In the last year, the credit card industry has undergone an overhaul and all consumers need to be acutely aware of how these changes will affect them the most.
Managing your revolving credit accounts in 2011 is different in many ways as a result of the new legislation and in order to stay on top of these changes, consumers need to understand the most important aspects of credit card reform.
Here are 5 of the most important takeaways from the new CARD act legislation for consumers and some key tips for managing your accounts more effectively in 2011:
Tip #1: Open Your Mail
Consumers are notorious for tossing aside unopened mail from card issuers. Under the new laws, card issuers must send a one-page summary of the agreement held between them and their customers. The one page summary should clearly outline the important components of each contract. In the past, the mumbo-jumbo fine print was ignored by too many consumers who agreed to terms that were difficult for them to decipher. Now, the Federal Reserve wants to ensure all consumers really understand what they are obligated to do under the agreements and have a solid basis for understanding how their credit card works. Be sure to open all correspondence from your credit card provider, no matter how solicitous the envelope might appear. Make a point of filing your card agreement summary away in case you need to refer to it down the road. Any updated notices or statements specific to your agreement, you need to read, take action if necessary, and then file away accordingly.
Tip #2: Keep Tabs on Timelines
The CARD Act has implemented a new notice policy for card issuers who are making changes to consumer accounts. Now, not all changes that will be made will require card issuers to notify their customers about. Those changes that do require notification from the issuers, like the card providers planning to increase the minimum payments on cards, must be made in writing with 45 days advanced notice. This is a great reason you need to follow Tip #1. If you delay or avoid learning about the impending changes, it gives you less time to react accordingly, if you can at all. There are some changes to accounts that do not have to be announced such as the closing of an account or a reduction in credit limit. Bottom line, it’s vital to keep tabs not only on your account but also on the notifiable changes from the issuer.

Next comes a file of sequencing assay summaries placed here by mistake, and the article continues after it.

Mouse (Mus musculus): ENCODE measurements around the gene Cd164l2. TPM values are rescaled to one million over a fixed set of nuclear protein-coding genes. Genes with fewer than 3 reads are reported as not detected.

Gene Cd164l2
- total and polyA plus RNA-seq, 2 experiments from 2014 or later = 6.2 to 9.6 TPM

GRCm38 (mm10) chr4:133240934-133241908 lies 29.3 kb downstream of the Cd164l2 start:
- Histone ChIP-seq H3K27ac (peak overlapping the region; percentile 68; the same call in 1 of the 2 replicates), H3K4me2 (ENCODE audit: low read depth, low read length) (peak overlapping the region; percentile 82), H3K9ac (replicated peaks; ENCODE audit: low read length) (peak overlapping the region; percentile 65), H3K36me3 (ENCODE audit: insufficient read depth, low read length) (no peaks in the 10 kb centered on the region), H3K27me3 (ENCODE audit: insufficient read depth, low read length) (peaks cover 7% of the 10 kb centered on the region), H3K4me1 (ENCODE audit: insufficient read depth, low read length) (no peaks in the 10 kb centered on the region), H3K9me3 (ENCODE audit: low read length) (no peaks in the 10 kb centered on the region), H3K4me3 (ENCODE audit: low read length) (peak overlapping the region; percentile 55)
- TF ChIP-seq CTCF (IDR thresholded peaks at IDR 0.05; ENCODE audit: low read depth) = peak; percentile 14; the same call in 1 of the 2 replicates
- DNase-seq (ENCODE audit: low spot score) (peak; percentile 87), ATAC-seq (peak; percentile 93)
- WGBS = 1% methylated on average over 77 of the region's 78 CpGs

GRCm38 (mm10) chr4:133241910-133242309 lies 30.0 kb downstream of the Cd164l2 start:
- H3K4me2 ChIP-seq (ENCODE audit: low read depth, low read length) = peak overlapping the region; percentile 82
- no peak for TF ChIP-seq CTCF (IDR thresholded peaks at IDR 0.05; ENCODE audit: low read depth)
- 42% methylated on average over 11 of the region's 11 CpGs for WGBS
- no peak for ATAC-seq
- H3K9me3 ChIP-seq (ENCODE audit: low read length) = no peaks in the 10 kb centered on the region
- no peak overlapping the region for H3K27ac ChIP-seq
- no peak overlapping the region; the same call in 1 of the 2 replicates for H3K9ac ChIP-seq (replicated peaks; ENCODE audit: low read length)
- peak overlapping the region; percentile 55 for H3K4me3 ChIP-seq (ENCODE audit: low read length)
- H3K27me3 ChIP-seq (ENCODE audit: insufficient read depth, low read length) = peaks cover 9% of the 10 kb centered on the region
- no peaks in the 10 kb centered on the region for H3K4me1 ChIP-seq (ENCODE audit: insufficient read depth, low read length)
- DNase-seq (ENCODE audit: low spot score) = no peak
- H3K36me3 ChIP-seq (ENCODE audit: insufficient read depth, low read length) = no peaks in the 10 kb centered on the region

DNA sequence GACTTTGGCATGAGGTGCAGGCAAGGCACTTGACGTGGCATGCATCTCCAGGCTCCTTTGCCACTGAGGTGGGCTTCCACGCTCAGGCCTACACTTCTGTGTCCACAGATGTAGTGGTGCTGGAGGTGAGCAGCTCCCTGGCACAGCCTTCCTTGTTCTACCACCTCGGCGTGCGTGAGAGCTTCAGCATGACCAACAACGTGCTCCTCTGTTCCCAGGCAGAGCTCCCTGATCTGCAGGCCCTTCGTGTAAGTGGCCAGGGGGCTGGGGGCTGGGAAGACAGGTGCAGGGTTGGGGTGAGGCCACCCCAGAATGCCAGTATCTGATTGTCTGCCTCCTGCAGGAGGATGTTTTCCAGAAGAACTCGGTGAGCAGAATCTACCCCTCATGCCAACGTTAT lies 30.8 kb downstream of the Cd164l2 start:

Tip #3: Keep Cards Active
Inactive cards are often thought to be a frugal spending reduction strategy but the reality is that these days card providers will usually take a stance on inactive consumer accounts in one of two ways. If you do not regularly use your card, the provider will either cut your credit limit or they will close your account entirely (happened to me, thank you very much Chase). Card issuers are no longer legally allowed to charge fees on inactive accounts but if your account gets closed abruptly, it can be detrimental to your credit score, especially if the account is an older account that you’ve had for years with a large credit limit. It’s a more effective strategy to keep those cards active with an auto utility bill payment, or some other similarly mandatory expense item, to keep that account active so as not to effect your credit score in a detrimental way.
Tip #4: No Kids Allowed
Legislation has taken to task the problem of under-aged children running up large revolving debt balances. These days, no one under the age of 21 can apply for a credit card on their own unless they are able to show verifiable proof of sufficient income. Alternatively, parents or guardians must co-sign for the card or add them as an additional cardholder to their existing account. This means college-bound kids leaving home will no longer be allowed to apply for a card of their own accord. They must maintain an account with their parents until the age of 21. It’s important to note that credit card offers may not be solicited to those under the age of 21. However, prepaid cards are gaining popularity with teens who do not always understand the rules and exbortinant fees and expenses of a pre-paid cards. While new rules were established to prevent under-aged debt bombs, card issuers are already working their way around the legislation with new products.
Tip #5: Pay Your Bill On Time, Every Time
This is certainly not a new rule but making on-time regular monthly payments is the most important rule of thumb for credit card users, but now it’s more important than ever. The only way to help boost your credit score and maintain a solid credit foundation is to be consistent, disciplined and regimented about making payments. Card issuers are now required to simplify their billing statements so consumers can truly understand the impact of finance charges, bringing revolving debt expense to the forefront in consumers’ minds. There are now fewer excuses for consumers to say they ‘didn’t know’ or ‘didn’t understand’ their statements and the impact that revolving debt can have on their financial well-being.
Being proactive about maintaining your accounts is essential and far more important since the new legislation was enacted. Underwriting guidelines and standards for creditors is far more strict so obtaining credit is no longer a walk in the park. How you regularly handle your accounts speaks volumes about your creditworthiness, especially in the eyes of other lenders, insurance companies, landlords, and even potential future employers.
So, pay attention to each and every statement you get from your card issuer and don’t miss any payments. Easy enough, right?
Get ‘er done…